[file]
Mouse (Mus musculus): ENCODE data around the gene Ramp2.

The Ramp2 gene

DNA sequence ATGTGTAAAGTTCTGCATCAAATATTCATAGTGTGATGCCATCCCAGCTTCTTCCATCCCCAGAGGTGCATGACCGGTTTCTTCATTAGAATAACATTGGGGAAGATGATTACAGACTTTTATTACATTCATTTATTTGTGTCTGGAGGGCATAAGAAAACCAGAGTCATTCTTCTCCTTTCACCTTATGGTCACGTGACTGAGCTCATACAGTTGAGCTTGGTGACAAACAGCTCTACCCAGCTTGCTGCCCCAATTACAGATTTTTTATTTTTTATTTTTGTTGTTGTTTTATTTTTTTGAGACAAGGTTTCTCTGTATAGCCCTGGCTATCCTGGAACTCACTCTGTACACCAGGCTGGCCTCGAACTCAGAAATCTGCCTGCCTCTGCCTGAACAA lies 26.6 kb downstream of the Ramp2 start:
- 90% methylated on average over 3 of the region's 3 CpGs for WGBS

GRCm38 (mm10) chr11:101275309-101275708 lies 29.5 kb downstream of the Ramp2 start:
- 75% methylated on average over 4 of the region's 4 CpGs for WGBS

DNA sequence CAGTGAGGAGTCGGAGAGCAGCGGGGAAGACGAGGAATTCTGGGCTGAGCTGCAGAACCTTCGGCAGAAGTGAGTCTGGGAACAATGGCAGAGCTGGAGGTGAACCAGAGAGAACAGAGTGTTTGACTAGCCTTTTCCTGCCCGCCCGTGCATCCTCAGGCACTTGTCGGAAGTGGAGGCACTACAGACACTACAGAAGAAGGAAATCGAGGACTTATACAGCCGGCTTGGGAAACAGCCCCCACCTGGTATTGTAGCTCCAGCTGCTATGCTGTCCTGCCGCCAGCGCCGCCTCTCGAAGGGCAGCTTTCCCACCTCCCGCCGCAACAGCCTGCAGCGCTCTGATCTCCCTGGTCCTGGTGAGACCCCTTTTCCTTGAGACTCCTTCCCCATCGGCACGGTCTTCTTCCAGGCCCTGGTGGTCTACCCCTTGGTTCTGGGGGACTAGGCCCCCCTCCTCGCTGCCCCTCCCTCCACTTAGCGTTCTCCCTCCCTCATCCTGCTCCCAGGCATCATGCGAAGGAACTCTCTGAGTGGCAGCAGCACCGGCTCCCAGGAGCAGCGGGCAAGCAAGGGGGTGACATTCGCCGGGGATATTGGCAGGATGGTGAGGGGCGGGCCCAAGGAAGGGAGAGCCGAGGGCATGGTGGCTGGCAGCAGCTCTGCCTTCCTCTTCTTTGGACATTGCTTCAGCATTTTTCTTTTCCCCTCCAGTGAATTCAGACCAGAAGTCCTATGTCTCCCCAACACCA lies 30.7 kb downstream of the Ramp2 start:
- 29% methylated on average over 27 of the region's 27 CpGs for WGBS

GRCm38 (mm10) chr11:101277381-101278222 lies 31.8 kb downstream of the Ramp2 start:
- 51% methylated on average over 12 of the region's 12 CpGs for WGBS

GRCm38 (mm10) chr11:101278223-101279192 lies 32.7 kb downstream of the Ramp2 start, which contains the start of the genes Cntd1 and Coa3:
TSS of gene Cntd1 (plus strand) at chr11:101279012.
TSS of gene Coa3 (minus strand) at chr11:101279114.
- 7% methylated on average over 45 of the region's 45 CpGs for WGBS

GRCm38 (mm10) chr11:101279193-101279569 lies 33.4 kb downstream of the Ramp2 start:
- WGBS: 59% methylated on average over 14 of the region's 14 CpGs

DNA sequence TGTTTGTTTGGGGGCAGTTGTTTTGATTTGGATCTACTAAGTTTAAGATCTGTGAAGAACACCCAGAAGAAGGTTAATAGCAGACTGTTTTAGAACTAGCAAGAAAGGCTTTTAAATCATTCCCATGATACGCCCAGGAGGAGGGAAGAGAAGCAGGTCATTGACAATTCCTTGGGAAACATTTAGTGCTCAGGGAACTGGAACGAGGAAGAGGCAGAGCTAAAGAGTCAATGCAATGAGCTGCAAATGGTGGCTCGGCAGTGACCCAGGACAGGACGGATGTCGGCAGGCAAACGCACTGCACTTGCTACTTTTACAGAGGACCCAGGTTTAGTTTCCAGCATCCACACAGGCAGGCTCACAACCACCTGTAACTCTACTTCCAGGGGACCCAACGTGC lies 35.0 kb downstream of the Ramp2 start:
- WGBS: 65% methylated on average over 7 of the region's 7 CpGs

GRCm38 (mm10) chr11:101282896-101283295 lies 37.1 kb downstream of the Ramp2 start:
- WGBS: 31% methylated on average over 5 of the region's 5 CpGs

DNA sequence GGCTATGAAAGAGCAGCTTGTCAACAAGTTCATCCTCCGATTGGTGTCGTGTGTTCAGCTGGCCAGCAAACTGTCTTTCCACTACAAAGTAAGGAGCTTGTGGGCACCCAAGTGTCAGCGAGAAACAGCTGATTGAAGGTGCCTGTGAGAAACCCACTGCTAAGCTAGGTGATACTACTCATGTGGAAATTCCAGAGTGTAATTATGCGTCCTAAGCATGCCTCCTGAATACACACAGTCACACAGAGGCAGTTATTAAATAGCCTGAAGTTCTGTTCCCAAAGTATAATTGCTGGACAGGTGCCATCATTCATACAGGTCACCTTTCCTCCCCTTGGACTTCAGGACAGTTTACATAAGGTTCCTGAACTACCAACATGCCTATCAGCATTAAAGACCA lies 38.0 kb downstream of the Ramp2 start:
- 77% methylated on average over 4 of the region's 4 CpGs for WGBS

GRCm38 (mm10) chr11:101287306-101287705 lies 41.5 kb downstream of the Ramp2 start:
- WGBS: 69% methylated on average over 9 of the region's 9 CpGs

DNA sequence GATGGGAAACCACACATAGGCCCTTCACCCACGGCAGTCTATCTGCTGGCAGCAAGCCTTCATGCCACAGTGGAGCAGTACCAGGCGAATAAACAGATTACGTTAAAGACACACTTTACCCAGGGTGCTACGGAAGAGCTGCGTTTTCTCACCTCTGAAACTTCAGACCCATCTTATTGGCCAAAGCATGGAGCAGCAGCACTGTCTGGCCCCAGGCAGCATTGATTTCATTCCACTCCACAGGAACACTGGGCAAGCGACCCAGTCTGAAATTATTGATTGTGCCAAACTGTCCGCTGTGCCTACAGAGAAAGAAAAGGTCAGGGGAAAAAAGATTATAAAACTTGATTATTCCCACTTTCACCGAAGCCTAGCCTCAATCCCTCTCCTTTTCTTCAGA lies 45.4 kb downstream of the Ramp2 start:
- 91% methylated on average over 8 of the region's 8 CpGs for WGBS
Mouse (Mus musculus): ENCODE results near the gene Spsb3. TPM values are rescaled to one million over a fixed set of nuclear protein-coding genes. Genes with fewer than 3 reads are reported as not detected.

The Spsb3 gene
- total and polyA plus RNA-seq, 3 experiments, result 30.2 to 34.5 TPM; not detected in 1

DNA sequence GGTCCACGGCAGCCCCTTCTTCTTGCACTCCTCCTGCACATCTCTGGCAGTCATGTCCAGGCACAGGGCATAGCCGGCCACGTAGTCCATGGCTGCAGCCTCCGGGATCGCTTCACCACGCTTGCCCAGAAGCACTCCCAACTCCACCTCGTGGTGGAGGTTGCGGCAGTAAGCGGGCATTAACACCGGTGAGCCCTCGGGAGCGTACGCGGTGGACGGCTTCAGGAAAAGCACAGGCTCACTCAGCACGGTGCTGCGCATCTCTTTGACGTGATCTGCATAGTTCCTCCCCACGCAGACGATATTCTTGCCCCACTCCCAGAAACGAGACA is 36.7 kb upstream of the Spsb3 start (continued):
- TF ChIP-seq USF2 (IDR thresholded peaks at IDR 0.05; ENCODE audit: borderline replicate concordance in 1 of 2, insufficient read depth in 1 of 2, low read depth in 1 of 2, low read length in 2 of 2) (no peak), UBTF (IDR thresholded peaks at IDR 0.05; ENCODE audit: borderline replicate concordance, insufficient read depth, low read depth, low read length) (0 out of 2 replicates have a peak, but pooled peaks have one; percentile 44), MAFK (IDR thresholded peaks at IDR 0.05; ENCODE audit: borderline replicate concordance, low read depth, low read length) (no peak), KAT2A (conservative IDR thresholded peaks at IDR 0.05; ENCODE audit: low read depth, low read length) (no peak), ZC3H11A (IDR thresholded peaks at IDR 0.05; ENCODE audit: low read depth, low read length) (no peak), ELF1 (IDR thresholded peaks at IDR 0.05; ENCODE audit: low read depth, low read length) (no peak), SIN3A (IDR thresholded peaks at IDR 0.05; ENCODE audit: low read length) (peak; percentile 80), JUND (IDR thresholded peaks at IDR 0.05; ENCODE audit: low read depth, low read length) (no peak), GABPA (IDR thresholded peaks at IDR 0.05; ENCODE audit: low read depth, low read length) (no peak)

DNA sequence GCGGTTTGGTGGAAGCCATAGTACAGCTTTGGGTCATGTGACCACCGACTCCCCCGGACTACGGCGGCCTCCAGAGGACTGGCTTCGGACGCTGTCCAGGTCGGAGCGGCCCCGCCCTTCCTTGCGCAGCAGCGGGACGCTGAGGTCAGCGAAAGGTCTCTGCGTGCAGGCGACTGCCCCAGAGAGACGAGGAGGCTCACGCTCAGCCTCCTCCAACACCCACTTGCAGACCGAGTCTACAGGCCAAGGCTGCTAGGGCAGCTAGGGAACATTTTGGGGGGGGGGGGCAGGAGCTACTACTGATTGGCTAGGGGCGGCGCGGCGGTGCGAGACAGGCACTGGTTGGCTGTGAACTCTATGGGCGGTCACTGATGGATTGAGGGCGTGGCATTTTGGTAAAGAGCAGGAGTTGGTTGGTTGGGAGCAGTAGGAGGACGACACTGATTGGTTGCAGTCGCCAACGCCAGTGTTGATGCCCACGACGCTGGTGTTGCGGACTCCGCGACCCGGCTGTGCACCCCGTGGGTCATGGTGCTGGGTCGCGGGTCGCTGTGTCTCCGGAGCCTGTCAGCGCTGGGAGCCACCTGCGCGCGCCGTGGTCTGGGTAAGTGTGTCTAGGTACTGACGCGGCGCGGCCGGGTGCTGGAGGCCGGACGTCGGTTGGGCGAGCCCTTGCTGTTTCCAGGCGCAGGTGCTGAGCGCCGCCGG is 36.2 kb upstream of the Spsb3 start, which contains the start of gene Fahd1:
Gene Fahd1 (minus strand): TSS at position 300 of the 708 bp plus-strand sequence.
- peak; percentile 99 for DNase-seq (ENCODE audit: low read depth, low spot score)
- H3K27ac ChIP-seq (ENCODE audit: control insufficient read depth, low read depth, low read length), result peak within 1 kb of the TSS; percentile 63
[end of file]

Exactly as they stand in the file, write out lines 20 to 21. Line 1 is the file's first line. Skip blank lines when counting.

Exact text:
- WGBS: 31% methylated on average over 5 of the region's 5 CpGs

DNA sequence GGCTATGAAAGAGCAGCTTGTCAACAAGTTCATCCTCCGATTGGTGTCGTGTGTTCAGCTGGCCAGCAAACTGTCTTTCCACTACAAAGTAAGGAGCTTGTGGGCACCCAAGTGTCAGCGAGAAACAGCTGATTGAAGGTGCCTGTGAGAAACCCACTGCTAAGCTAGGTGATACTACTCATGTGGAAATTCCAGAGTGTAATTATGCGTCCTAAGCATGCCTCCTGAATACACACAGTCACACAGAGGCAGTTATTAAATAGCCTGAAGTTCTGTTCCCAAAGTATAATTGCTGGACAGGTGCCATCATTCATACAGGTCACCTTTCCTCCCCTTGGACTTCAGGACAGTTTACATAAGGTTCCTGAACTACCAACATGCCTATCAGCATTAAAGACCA lies 38.0 kb downstream of the Ramp2 start: